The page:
There is simply too much music and not enough hours.
Attempting to cover every notable and great album is difficult enough, but reviewing every notable and great song is simply impossible.
Instead of a futile attempt at covering everything, then, we’ve come up with the DJBooth Report Card: a simple, daily review of five recently-released records, using an A (incredible) to F (make it stop) letter grade system.
Along with a grade, each song will be accompanied by a brief sentence or two. Report Card isn't meant to be a deep dive nor profound analysis, but a daily appetizer for music scavengers seeking great recommendations and the newest, most notable songs to either bump or avoid.
Westside Gunn & MF DOOM — "Gorilla Monsoon"
My fellow DJBooth scribe CineMasai labeled “Gorilla Monsoon”'s production as the smell of sewer water, a perfect illustration of the unpleasant filth that drips from the song's soul. It is the perfect home for the grim adventures of Westside Gunn & MF DOOM. The two heavyweights prove why they are the brass knuckle duo underground hip-hop needs. (B)
TOBi — "All Day"
The thrill of TOBi’s “All Day” is its quiet buildup, from the very start the song transforms before your very ears. It’s rising action is layered, leading up to a climax of colors when the beat drops. TOBi’s voice is glass-table smooth, yet it’s not overwhelmed by the swirling sounds that envelop his every word. Issa vibe. (B)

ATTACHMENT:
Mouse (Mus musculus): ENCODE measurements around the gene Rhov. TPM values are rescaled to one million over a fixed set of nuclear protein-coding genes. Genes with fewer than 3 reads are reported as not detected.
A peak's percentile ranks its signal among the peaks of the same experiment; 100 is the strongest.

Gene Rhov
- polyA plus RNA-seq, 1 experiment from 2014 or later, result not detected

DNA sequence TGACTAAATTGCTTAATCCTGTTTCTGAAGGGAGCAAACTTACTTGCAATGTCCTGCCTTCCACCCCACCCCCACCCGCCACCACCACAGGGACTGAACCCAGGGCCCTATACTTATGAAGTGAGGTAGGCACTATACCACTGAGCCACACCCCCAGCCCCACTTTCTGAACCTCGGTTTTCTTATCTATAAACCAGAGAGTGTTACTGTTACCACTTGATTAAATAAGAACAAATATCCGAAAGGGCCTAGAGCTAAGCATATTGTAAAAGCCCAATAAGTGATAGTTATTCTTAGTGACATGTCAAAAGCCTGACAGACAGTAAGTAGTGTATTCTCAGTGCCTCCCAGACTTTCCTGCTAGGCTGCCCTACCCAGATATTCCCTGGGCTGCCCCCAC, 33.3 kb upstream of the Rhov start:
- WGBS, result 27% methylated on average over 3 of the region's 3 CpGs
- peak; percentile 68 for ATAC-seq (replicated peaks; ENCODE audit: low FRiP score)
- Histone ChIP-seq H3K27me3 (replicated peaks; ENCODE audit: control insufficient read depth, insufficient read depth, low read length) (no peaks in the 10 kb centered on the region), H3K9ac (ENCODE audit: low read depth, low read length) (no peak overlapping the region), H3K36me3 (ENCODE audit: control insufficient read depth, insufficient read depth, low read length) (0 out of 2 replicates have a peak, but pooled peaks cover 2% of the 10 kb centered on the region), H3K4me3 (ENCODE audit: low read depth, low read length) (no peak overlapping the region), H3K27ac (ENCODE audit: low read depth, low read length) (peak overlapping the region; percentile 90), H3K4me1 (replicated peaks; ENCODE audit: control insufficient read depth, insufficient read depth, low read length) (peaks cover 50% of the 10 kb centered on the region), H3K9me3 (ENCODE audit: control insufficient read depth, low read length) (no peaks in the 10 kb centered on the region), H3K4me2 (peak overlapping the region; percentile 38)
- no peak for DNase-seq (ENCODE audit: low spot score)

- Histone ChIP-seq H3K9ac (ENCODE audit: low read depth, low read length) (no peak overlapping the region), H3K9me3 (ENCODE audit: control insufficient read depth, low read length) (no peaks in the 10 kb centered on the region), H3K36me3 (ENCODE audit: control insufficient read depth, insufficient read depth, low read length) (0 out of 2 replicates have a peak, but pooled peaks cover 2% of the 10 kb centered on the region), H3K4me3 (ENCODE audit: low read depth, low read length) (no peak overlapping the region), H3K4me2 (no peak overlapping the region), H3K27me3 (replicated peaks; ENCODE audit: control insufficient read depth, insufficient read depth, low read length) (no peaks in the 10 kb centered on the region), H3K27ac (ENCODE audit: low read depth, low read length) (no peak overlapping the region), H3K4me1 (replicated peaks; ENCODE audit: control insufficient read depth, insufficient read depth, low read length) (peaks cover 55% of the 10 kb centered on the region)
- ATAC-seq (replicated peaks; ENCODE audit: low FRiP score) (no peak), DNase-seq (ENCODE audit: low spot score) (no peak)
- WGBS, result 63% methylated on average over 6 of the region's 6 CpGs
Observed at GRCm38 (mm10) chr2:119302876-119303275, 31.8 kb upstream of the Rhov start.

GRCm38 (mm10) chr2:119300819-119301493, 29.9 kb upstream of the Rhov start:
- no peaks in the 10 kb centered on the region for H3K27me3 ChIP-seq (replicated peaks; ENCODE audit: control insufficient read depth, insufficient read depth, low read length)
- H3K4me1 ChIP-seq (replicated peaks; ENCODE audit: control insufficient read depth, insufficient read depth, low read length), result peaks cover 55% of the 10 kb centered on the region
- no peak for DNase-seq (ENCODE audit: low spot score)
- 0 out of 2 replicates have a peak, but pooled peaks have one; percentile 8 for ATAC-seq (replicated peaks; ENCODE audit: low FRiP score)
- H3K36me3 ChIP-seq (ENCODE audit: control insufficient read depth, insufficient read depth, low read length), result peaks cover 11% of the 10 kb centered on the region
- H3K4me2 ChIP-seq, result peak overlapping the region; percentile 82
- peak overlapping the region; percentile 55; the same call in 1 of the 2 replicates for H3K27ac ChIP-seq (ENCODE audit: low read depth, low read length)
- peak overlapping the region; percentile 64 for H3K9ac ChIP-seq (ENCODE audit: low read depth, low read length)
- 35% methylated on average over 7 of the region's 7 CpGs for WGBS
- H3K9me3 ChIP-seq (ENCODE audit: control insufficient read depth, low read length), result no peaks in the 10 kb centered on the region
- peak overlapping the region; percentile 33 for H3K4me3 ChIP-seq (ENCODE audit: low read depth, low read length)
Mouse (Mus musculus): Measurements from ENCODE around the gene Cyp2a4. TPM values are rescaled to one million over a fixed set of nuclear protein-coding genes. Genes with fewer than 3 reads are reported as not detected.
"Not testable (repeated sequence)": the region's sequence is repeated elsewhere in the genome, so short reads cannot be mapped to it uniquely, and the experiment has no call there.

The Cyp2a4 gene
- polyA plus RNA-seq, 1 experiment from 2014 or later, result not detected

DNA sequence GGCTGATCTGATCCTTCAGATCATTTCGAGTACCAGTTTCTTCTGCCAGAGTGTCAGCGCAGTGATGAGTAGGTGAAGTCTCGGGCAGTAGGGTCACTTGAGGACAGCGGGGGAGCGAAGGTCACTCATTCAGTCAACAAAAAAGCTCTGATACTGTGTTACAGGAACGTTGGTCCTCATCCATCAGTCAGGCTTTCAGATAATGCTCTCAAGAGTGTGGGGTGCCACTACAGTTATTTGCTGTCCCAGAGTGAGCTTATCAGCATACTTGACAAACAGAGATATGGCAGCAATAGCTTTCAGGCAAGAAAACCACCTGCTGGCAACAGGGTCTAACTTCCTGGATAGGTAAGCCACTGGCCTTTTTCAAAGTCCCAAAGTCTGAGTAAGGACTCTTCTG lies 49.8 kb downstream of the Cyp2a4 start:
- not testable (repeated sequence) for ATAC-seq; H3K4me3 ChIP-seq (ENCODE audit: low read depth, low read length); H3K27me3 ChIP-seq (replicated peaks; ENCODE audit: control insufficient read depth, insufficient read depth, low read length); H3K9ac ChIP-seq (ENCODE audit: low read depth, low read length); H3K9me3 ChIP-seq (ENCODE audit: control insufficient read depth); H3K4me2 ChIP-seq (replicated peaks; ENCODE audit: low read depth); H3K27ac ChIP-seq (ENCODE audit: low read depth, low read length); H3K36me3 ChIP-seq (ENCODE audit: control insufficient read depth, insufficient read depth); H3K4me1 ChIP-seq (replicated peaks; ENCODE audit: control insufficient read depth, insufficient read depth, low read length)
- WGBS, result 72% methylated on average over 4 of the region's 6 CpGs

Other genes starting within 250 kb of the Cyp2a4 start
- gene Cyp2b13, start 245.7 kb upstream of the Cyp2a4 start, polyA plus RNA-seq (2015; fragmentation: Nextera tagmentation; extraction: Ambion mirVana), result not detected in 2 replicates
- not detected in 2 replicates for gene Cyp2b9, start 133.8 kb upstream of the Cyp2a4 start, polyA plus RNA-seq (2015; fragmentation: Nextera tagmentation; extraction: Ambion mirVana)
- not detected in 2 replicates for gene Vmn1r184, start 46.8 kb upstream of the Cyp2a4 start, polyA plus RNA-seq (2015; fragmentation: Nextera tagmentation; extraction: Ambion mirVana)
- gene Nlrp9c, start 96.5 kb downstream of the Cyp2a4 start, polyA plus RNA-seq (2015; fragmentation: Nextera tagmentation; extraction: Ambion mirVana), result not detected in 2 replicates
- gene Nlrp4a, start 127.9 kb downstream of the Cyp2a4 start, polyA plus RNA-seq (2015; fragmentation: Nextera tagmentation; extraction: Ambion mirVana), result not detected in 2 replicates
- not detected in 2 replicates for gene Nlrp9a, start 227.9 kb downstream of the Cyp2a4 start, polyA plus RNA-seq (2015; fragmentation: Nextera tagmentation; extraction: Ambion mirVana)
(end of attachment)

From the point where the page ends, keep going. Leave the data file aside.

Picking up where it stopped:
Masta Killa — "Down With Me" ft. Sean Price
God bless the soul of Sean Price. This posthumous offering is like hearing a rapper spit an entire verse with a razor under his tongue, but really, that’s all P verses. He's a butterfly with a rocket launcher over this 9th Wonder slapper, and that’s not to discredit Masta Killa, who pokes a hole in the beat with a samurai sword. It’s a throwback to days forgotten, the kind of raps that wouldn’t make a playlist but are a pleasant nod to the past. (B)
Lil Durk — "Make It Out"
With drugs in his system and a mind weighed down with a stream of memories, Lil Durk vents in an Auto-Tune tone that’s reminiscent of when Young Thug sounded more like Lil Wayne than an Atlanta alien. A line like “I was dressing my homies up for their funerals” is the kind of chilling transparency only true street rappers can give. Where Durk falls short is overdoing it with his voice, playing with his delivery doesn’t always allow the heaviness to carry the weight of an anvil on such a serious subject. Rappers have to know when a raw subject needs an equally as raw delivery. (C+)
Allan Rayman — "Word of Mouth"
Allan Rayman has a voice that’s soothing yet rough, delicate but blanketed in pain. It sounds good against the bleeding guitar strings that vibrate around each note and the buildup is nice—especially the closing solo—but I wanted more from Allan. He’s singing with emotion, there’s feeling, but it doesn't lunge into the soul. (C+)
By Yoh, aka YohDOOM, aka @Yoh31